As I drift back to my prepartum weight, I find myself awakening to charcoal. I'm amazed to see that the little desire is still alive. It has been submerged for years now, and I had not thought to revive it. But, it has started again, and even though I haven't yet rummaged in my cupboards for the stumps that I have left, I recognize its coming, because when I look at people I know, I start to see their planes and smudges, their sparkles and twists, their weight and texture. And they look different every time I see them, instead of the same. This time, I think, it will be easier. This time, I won't have to worry about whether I'm any good. This time, I just have to find a fixative that works.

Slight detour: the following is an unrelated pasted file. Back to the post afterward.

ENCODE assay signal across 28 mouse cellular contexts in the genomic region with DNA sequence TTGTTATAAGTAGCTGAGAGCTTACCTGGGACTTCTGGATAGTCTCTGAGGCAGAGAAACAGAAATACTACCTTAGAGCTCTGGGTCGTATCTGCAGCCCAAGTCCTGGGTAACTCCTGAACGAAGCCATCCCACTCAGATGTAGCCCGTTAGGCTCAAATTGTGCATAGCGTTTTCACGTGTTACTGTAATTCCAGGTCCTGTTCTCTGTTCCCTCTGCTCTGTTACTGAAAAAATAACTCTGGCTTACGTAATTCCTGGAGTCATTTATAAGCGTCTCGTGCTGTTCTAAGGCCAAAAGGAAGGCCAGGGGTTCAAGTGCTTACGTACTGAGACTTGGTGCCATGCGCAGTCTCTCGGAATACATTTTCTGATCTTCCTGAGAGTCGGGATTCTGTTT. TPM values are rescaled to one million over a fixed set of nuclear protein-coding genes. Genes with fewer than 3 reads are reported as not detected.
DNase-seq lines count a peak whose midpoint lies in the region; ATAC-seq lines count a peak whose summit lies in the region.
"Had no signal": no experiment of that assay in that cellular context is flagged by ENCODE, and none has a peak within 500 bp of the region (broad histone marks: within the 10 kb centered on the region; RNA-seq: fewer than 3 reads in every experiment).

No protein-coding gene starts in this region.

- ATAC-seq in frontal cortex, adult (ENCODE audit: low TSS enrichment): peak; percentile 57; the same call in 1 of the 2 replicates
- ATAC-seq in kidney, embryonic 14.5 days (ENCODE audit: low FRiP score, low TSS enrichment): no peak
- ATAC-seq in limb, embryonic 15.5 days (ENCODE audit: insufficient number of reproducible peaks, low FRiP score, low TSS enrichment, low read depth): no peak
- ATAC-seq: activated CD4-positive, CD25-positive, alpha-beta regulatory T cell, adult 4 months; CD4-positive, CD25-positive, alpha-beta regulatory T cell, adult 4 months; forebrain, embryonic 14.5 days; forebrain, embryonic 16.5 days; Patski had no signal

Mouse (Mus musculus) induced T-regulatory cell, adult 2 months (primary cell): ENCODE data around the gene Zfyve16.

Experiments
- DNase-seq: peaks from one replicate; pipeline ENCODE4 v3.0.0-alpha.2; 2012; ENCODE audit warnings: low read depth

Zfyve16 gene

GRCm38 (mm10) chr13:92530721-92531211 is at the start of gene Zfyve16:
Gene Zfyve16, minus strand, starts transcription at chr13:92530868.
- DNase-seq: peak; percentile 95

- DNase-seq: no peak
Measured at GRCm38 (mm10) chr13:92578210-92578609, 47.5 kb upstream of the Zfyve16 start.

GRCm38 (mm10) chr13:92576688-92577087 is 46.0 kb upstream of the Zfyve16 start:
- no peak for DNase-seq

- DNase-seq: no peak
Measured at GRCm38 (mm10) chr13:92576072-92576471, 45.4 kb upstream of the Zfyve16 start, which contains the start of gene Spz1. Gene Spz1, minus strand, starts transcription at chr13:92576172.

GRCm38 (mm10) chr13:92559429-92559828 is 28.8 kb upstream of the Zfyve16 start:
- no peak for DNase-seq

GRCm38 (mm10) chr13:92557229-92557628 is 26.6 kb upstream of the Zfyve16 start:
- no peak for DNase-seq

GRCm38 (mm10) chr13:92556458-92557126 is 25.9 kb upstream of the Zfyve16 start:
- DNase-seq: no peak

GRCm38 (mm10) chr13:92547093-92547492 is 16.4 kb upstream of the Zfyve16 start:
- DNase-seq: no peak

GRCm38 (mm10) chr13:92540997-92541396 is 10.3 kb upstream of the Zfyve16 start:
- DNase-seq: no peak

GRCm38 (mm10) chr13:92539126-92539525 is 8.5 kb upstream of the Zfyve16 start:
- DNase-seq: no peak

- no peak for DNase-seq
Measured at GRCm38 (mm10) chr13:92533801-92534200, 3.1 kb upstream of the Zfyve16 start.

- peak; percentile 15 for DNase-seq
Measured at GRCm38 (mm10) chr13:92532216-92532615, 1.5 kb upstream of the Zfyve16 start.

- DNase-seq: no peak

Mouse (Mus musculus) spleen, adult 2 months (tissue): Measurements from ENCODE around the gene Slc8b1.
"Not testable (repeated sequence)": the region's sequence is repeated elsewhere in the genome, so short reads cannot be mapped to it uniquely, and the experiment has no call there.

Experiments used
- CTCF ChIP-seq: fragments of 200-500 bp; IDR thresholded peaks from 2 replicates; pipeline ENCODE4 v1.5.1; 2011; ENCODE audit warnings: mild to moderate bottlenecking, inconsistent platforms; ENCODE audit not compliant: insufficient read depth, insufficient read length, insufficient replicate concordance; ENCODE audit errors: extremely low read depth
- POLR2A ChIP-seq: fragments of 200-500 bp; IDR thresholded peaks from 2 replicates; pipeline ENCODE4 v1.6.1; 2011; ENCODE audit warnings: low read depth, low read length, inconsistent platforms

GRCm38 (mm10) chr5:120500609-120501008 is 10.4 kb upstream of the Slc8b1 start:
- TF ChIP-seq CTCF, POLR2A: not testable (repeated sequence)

I had hoped to write. I had hoped, that, one day, it would just hit me, that urge to write, that not being able to live without writing. It hasn't. It is disappointing to find that I am only a reader of books. No creative drive that hits me, ever hits hard enough. Every way seems equally open. Nice problem to have, I think, and I say. But it isn't. I wonder if I've been fooled--by what writers say about writing, by what artists say about making. I've always had a bit more fellow-feeling for the ones who did it for the money. It's probably natural contrariness, but it does seem irritating, this quest for purity in art, and seriousness in literature. The robbing of practicality detracts also from the pleasure. There should be more transitory, and repeated pleasure in art, like the pleasure in life drawing, from sketching, and curving, and following caressingly, and shading--the gloriousness of the curls erased into being, and then tossing it for the next view, the next movement. Which all sounds rather decadent and delicious, until you go home and having nothing to show for it.